The Ethics Commission can recommend measures or sanctions against people or organisations who are required to respect the Olympic Charter and the Code of Ethics: the IOC administration and members, the Organising Committees for the Olympic Games (OCOGs), the National Olympic Committees (NOCs), the cities bidding to host the Olympic Games or Youth Olympic Games and all the Olympic Games participants, including athletes and their entourage members, NOC delegations, and the International Federations (IFs) and their referees, judges, etc.
You can report suspicious approaches, activities related to competition manipulation, infringements of the IOC Code of Ethics or other matters, including financial misconduct or other legal, regulatory and ethical breaches over which the IOC has jurisdiction, by using the IOC Integrity and Compliance Hotline.
The IOC is the owner of the Olympic Games and leader of the Olympic Movement. The IOC has no mandate and no capability to change the laws or political system of a sovereign country.
This also guarantees that in return, the IOC can maintain its independence, its political neutrality, which it needs to preserve the autonomy of sport.
Respect for the Olympic Charter is part of the Olympic Host Contract, and by signing the Olympic Host Contract, hosts are committing to respect the Olympic Charter in the context of the Games.
Important provisions related to respect for human rights in the conduct of Games-related activities are also included in the Host Contract (e.g. labour conditions and procurement, diversity and inclusion, health and environment, media coverage of the Games, peaceful assembly and protest, relocation of populations displaced by Olympic constructions, privacy and use of personal data).
The IOC monitors regularly and holds discussion with the OCOGs to make sure they meet their contractual requirements. In addition, the IOC has established an escalation mechanism with all Organising Committees through the Coordination Commission. All complaints can be brought to the immediate attention of the Organising Committee through this process. Other stakeholders can raise their topics with the IOC, which will then take them up with the Organising Committee too.
However, it is important to note that the IOC has neither the mandate nor the capability to change the laws or the political system of a sovereign country. This must rightfully remain the legitimate role of governments and respective intergovernmental organisations. The situation of human rights outside the Olympic Games’ activities is beyond the IOC’s remit.
The IOC recognises and upholds human rights, as enshrined in both the Fundamental Principles of the Olympic Charter and the IOC Code of Ethics. It is committed to improving the promotion and respect of human rights within the scope of its responsibility across its three spheres of influence – as an organisation, as the owner of the Olympic Games and as the leader of the Olympic Movement.
In 2017, as part of the implementation of Olympic Agenda 2020, the IOC adopted new procedures to ensure that Games-related activities further minimise negative impacts on people while maximising positive ones, in order to ensure that respect for human rights can become an important dimension of the success of Games.
The Olympic Host Contract has been strengthened with the inclusion of a dedicated requirement for Organising Committee for the Olympic Games (OCOGs) and hosts to “protect and respect human rights and ensure any violation of human rights is remedied in a manner consistent with international agreements, laws and regulations applicable in the Host Country and in a manner consistent with all internationally recognised human rights standards and principles, including the United Nations Guiding Principles on Business and Human Rights (UNGPs), applicable in the Host Country”.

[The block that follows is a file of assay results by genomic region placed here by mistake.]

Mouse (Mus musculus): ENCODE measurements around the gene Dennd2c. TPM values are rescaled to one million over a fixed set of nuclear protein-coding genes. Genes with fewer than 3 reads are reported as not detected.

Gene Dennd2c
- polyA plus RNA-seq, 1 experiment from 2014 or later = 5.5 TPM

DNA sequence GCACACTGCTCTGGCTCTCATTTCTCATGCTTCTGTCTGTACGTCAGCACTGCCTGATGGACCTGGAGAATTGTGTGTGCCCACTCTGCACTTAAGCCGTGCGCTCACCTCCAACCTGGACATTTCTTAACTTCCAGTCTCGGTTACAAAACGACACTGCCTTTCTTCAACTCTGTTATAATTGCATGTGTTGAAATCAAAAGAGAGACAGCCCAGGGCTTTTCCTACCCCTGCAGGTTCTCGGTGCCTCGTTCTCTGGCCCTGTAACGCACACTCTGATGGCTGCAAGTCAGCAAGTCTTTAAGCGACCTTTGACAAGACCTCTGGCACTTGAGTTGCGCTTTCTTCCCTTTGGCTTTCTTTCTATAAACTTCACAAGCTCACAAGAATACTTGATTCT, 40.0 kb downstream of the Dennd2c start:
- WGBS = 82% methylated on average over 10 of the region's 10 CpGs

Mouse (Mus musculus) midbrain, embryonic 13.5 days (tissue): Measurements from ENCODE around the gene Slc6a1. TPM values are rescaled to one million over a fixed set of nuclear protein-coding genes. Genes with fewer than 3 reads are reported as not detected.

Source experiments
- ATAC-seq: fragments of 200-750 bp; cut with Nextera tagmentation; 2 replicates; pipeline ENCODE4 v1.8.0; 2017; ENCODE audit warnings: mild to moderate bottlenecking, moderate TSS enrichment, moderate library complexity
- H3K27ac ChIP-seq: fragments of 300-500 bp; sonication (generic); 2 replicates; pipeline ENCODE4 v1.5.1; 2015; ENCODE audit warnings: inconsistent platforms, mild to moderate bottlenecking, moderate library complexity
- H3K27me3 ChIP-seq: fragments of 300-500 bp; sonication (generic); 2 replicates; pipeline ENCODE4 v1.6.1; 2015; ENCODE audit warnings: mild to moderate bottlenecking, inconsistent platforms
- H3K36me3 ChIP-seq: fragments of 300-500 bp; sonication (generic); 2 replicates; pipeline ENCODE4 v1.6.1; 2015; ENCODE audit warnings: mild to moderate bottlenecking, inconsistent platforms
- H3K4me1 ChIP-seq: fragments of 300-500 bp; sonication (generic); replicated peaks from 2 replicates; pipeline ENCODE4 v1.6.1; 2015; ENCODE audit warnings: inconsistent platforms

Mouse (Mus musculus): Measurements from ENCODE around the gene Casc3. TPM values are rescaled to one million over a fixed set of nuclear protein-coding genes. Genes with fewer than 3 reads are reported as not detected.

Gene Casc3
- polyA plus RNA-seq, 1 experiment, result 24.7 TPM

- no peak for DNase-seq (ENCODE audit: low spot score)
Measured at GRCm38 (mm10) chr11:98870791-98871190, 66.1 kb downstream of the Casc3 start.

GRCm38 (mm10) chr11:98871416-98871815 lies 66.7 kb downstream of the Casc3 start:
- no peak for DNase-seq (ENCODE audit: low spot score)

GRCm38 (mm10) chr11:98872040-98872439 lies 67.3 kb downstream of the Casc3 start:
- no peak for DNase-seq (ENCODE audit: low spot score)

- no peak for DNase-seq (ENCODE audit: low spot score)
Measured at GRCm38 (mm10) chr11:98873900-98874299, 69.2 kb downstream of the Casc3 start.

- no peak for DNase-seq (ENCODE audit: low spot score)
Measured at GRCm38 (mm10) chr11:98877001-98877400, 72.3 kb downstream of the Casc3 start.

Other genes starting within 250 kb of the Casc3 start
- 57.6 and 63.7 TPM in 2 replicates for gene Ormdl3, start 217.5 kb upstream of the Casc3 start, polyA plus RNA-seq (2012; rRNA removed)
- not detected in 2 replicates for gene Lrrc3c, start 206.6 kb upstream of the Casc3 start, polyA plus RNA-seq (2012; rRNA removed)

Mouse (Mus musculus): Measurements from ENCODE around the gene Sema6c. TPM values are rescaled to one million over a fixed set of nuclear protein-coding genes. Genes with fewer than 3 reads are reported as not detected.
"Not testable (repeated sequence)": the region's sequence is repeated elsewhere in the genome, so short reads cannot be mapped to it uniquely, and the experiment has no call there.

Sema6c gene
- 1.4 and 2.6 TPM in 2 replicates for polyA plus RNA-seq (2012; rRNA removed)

The 2018 “Operational Requirements” of the Olympic Games also include stronger provisions protecting human rights related to the operations of the Games, and require OCOGs to adopt a policy commitment and develop and implement a comprehensive human rights strategy that covers all their operations, in close cooperation with the host city and country, and all their partners. These requirements apply to the hosts from 2024 onwards.
Among other changes, the new approach to electing Olympic hosts strengthens human rights requirements towards future hosts of the Olympic Games, in line with Olympic Agenda 2020+5. In the Future Host Questionnaire, the Preferred Hosts are required to describe how they will seek to identify and address adverse human rights impacts, in line with international standards, including the UN Guiding Principles on Business and Human Rights (UNGPs), throughout the lifecycle of the Games. As part of procedure leading up to an Olympic host election, the IOC commissions an independent human rights review of the context of each proposed Olympic project put forward by an Interested Party in Continuous Dialogue to host the Games. This practice began during the election process for the Olympic Winter Games 2026.
By signing the Olympic Host Contract following the election of the host, the IOC enters into an agreement with the host National Olympic Committee (NOC), the host and the OCOG (which signs at a later date), and requires that they abide by the provisions of the Olympic Charter and the IOC Code of Ethics.
Pursuant to their obligations in their activities related to the Games, they shall prohibit any form of discrimination, ensure access to the country for media accredited by the IOC, freedom of reporting, freedom of expression, open internet, refrain fraud and corruption, etc.
The Olympic Charter stipulates that :
- (Chapter 1, Rules 2, Paragraph 5) The IOC’s role is to take action to strengthen the unity of the Olympic Movement, to protect its independence, to maintain and promote its political neutrality and to reserve the autonomy of sport.
- (Chapter 4, Rules 27) NOCs may cooperate with governmental bodies however they shall not associate themselves with any activity which would be in contradiction with the Olympic Charter. The NOCs must preserve their autonomy and resist all pressures of any kind, including but not limited to political, legal, religious or economic pressures. The IOC Executive Board may take any appropriate decisions for the protection of the Olympic Movement’s neutrality.
- (Chapter 3, Rules 25) Each IF maintains its independence and autonomy in the governance of its sport.